From the Archives: 2014 Interview with Harvard Law Professor Laurence Tribe

 

JULY 18, 2014

Harvard Law Professor Laurence Tribe, in Exclusive Interview, Discusses New Book on the Roberts Court


FRANK HOUSH, LAURENCE TRIBE, ROBERTS COURT, UNCERTAIN JUSTICE

The following interview of Harvard Law School Professor Laurence Tribe about his book Uncertain Justice: The Roberts Court and the Constitution (Laurence Tribe and Joshua Matz, Henry Holt and Co., 2014, ISBN 978-0-8050-9909-6) took place in the Ohio Room of the Capitol Hilton in Washington, D.C. on June 20 during the 2014 Convention of the American Constitution Society. The Interviewer is Frank Housh of the Housh Law Offices, PLLC, in Buffalo New York, Chair of the ACS WNY Lawyer Group and a member of the National Book Critics Circle.

Interviewer

Your book seems to consciously avoid some of the characteristics of books written for the legal profession, such as voluminous footnotes and block quotes.  Was this a book meant for the general public?

Laurence Tribe

It wasn’t so much that I consciously was not writing a book for lawyers. I was consciously not writing a book only for lawyers. I definitely want the legal community to get a better understanding than it seems to have displayed about what makes the Supreme Court operate the way it does, what drives the decisions, why the standard sort of press accounts are such oversimplified caricatures. At the same time, I certainly wanted to speak to my own colleagues and the people who teach constitutional law with fresh insights. So I didn’t want it to be only for non-lawyers, but I wanted it to be very broadly accessible. So that for me, as soon as someone like Doris Kearns Goodwin said that she thought everybody would enjoy my book it, find it thrilling and fascinating, that’s what I was aiming for—because I think that lawyers too often speak only to one another and judges and there’s a kind of clique and almost a sort of inside mentality of the high priesthood of the law that I wanted to break through.

Interviewer

I guess that’s what I meant by the question. It seems that you were constantly trying to avoid legal speak, legalese, that often accompanies writing by lawyers for lawyers.

Laurence Tribe

Right. And all the talk of levels of scrutiny and intermediate review and so on, things that are substitutes for thought very often, and that are pigeon holes, but very few birds are pigeons.

Interviewer

I interpreted your book, especially the Prologue and Epilogue, as an attempt to write a historical perspective on the Roberts Court during its existence. Is that a fair statement?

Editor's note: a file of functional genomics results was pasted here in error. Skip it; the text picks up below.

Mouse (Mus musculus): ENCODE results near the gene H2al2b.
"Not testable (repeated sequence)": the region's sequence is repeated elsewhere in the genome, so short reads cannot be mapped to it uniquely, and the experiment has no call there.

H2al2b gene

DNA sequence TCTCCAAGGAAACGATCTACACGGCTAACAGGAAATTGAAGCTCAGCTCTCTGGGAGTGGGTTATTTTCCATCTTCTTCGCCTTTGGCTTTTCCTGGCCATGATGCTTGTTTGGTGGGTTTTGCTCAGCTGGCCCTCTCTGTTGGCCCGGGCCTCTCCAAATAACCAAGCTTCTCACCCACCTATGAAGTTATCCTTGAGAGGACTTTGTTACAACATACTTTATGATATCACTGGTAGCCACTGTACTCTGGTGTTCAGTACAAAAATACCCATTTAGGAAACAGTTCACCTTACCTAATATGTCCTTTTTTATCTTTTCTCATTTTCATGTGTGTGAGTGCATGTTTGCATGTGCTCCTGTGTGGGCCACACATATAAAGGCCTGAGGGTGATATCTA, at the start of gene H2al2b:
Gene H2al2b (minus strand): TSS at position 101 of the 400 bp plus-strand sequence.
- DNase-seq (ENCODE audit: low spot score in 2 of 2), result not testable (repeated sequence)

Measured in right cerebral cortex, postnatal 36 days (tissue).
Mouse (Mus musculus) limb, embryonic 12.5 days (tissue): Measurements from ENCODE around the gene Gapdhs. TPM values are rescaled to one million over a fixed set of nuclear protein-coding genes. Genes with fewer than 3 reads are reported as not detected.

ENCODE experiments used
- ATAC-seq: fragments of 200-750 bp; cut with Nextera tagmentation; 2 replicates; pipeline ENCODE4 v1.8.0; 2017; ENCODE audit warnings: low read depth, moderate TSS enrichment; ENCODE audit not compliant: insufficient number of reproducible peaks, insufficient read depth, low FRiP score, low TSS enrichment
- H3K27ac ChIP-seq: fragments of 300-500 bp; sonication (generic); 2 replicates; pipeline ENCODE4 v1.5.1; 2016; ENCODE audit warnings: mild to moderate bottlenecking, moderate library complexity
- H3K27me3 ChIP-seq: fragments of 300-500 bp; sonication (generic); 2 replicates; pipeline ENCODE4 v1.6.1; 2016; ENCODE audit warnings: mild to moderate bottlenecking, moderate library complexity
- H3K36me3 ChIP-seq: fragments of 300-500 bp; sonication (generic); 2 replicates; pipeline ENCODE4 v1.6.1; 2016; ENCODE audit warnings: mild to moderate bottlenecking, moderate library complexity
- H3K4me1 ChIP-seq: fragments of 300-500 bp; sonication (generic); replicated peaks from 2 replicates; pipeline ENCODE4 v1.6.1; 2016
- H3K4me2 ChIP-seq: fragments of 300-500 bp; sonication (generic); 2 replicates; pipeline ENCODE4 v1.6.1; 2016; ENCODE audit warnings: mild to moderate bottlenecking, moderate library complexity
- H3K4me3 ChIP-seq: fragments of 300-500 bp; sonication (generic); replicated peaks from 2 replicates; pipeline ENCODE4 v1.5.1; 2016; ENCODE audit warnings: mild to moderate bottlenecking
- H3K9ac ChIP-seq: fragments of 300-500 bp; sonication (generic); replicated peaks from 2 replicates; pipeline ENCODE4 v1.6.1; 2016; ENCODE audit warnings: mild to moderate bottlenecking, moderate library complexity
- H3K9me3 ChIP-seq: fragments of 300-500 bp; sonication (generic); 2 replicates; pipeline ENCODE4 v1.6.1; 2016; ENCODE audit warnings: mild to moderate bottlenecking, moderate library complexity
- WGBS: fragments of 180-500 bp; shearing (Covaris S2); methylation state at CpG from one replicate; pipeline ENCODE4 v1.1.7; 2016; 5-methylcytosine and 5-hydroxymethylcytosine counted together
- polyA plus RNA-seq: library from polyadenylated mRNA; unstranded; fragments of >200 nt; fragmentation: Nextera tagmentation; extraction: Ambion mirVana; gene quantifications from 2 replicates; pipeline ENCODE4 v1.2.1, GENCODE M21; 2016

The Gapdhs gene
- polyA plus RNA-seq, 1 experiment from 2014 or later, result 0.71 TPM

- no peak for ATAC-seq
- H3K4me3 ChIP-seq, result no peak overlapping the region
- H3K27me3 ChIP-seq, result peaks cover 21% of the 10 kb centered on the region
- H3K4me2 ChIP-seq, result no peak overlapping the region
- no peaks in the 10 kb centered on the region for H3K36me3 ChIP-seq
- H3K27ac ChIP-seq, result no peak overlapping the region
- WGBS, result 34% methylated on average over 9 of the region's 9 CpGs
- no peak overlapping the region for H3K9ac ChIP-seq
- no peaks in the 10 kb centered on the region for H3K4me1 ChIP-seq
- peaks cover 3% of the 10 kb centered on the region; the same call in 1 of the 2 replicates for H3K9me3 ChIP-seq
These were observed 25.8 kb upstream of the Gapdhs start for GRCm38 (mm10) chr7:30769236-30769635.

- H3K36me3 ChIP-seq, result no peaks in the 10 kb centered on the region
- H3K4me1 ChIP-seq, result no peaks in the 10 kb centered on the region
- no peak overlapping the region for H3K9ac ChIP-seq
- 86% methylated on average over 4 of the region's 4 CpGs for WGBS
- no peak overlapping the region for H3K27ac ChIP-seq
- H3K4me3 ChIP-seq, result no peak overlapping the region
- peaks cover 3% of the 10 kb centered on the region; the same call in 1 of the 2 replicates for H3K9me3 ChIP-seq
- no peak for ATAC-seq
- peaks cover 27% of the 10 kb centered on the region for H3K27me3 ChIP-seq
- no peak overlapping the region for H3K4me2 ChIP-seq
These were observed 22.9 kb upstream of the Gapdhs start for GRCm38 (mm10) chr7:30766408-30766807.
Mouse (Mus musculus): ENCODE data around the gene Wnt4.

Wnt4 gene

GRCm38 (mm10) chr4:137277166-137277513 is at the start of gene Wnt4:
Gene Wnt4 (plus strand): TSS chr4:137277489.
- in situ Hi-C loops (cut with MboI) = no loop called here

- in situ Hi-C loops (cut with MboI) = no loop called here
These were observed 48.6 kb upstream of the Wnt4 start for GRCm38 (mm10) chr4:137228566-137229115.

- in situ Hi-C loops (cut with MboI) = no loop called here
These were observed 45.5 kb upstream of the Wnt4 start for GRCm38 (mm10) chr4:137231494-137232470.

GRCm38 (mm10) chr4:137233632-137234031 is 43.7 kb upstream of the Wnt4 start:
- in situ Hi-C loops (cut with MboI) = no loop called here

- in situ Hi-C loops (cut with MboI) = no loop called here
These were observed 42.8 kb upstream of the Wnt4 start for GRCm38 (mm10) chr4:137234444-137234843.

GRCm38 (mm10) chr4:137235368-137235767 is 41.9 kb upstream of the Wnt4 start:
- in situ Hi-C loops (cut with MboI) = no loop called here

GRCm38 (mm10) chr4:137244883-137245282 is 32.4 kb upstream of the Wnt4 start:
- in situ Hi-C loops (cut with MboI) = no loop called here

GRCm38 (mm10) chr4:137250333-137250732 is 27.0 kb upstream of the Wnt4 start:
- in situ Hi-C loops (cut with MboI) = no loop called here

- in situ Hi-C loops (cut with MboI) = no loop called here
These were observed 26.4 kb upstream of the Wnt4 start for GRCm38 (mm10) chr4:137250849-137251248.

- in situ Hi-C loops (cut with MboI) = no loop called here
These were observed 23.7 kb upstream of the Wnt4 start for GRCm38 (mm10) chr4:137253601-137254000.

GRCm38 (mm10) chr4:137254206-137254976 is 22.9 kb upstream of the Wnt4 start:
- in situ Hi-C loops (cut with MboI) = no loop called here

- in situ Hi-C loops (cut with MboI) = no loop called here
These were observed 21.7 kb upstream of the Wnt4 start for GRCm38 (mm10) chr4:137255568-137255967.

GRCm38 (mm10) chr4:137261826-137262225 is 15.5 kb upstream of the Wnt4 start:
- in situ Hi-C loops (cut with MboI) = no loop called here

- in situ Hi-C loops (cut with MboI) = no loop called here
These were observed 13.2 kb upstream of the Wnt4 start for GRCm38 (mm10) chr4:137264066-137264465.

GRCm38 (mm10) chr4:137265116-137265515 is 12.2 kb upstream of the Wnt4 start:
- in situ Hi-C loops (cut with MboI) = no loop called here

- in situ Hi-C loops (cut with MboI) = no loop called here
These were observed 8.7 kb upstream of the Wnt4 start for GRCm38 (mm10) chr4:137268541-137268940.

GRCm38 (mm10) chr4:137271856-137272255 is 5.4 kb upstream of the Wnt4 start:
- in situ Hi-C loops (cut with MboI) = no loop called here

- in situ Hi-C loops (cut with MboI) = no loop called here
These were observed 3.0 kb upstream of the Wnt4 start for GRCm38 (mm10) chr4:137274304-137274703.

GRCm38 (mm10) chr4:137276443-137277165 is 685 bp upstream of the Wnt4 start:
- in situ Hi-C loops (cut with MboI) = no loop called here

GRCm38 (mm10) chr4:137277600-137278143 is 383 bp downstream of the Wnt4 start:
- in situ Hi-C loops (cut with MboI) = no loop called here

Laurence Tribe

It’s not a retrospective view as it would be if I was writing about the Hughes, Taft, Stone,  Warren, or Burger Courts. It’s a Court in process; it’s a Court that’s ongoing. We’re living through it and the world that we’re living through is being constantly reshaped in profound and dramatic ways in respect to issues of personal anonymity, issues of whom you can marry, who can carry a gun, who can vote, what kinds of government action can be based on race and in what way, and what are the limits of the President’s powers. It is really a book about things that are very much in the news and that affect all of us, but that most of us in a society that is self-governing understand far too little about. So I wanted to do my bit in overcoming that knowledge gap, that understanding gap.

Interviewer

I got the sense in reading your book that you were seeking to frame the decisions of the Roberts Court thus far in kind of a historical perspective that is often impossible when we’re in the midst of it, talking past one another about issues without our own sort of ideological biases. Is that what you were trying to do, and if so, why is that so important?

Laurence Tribe

I think because the Court is an ongoing institution, even though it changes dramatically and the whole tenor and chemistry of the Court changes even when just one of the nine members changes, it is still an ongoing institution.  It has its traditions, it has precedents that it doesn’t always follow but which serve to frame the discussion, and it has grappled with problems that themselves have a very deep history: problems of race, which is central to the first chapter of the book, which deals with race and gender and sexual equality and equality for gays, is a problem that goes back to the founding of the republic.

Race is, if anything, our original sin. It’s our compromise with slavery—we never fully solved that problem. That’s why the subtitle of that chapter goes to the question of history. Chapter 1 is called Equality: Are We There Yet? It’s a very different way of looking at the history of our country and how far we’ve come. Some people think we’ve basically overcome our problem of racial prejudice and that all we need to do, as the Chief Justice put it rather concisely, “the way to stop discrimination on the basis of race is to stop discriminating on the basis on race.” QED.  As if it was that simple.  [note: the previous quote is the concluding sentence of Chief Justice Roberts’ plurality opinion in Parents Involved in Community Schools v. Seattle School District No. 1, 551 U.S. 701 (2007)] .

There are other justices who think that only someone who is blind to our past and insensitive to our present could view the world that way and that we have miles to go before we sleep.  Both sides have some valid arguments to make. I think it’s a terrible thing that people get so dug into their positions that they either think that the conservatives on the issue of race – who are not always conservative on issues of privacy, or guns, or speech, or religion – have to be either dishonest with themselves, or dishonest with us and they can’t have a legitimate point of view.  And I think that’s wrong.